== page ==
33% When a Stranger Calls (1979) Although Walton contrives to keep most of his contrivances on the safe side of absurdity, "Stranger" is at best a close call. - Washington Post EDIT
Read More | Posted Apr 30, 2018
No Score Yet La Balance (1982) Unfolds with fairly dependable tension and excitement, but the lurid milieu and characters never concentrate our attention. - Washington Post EDIT
Read More | Posted Apr 30, 2018
88% I Wanna Hold Your Hand (1978) "I Wanna Hold Your Hand" is a pellmell slapstick impression of what some of those fans went through to order to get near their idols. - Washington Post EDIT
Read More | Posted Apr 30, 2018
11% Amityville II: The Possession (1982) The sequel makes grotesque, heartless use of an authentic tragedy which predated the alleged haunting spree exploited in The Amityville Horror. - Washington Post EDIT
Read More | Posted Apr 30, 2018
86% Padre Padrone (1977) Padre Padrone seems a botched opportunity at a great emotional experience, a potential but unrealized classic. - Washington Post EDIT
Read More | Posted Apr 30, 2018
85% Real Life (1979) While the fictitious Albert Brooks takes us cheerfully into his confidence, the Albert Brooks behind the camera sees through him with hilarious clarity. - Washington Post EDIT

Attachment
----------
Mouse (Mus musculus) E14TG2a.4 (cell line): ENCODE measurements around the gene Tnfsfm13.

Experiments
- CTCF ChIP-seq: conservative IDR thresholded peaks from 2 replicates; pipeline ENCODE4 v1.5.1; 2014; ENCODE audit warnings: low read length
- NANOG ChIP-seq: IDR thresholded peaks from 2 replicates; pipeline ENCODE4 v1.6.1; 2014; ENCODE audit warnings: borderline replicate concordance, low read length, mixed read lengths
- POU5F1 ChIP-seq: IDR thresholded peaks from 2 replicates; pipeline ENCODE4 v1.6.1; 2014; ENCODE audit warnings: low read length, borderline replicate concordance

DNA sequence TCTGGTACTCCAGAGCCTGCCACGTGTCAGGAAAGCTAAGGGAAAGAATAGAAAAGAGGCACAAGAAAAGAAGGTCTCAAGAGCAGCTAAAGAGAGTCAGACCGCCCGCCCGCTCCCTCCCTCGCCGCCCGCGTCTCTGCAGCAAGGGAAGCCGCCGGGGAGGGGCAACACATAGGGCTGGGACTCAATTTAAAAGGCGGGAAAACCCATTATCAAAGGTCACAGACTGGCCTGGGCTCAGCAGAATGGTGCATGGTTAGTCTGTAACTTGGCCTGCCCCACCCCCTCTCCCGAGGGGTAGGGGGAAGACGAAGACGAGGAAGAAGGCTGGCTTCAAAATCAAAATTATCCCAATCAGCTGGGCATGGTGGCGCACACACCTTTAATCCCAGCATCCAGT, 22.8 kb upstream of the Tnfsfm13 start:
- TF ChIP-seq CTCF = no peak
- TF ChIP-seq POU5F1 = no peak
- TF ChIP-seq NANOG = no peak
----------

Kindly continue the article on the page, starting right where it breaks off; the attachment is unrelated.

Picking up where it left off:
Read More | Posted Apr 30, 2018
72% The Boys from Brazil (1978) An impressive feat of carefully designed and modulated academic filmmaking, a class job in the tradition of Hitchcock or Wyler at their most polished. - Washington Post EDIT
Read More | Posted Apr 30, 2018
94% Pumping Iron (1976) [Schwarzenegger] carries that phenomenal physique so nonchalantly that one can't help feeling charmed and reassured. - Washington Post EDIT
Read More | Posted Apr 30, 2018
50% Rich and Famous (1981) The shabby text undermines the valiant efforts of the hard-working costars and their stylish director to revive the pleasures of a vintage Hollywood women's picture. - Washington Post EDIT
Read More | Posted Apr 30, 2018
69% Christine (1983) Between the smartest effects and Gordon's canny performance, [Christine] is more diverting than the material probably deserves. - Washington Post EDIT
Read More | Posted Apr 24, 2018
54% Force 10 From Navarone (1978) Force 10 is a mission that should probably have been aborted. - Washington Post EDIT
Read More | Posted Apr 24, 2018
86% Romancing the Stone (1984) The set-up in "Romancing the Stone" is poorly contrived to sustain a chase thriller. - Washington Post EDIT
Read More | Posted Apr 24, 2018
66% Rocky III (1982) Rocky III is an engaging exercise in discreet, incisive and good-humored hokum. - Washington Post EDIT
Read More | Posted Apr 24, 2018
60% Easy Money (1983) It's not what you'd call a classic or a class comedy act, but it has the kick of an embryonic pop phenomenon. - Washington Post EDIT
Read More | Posted Apr 24, 2018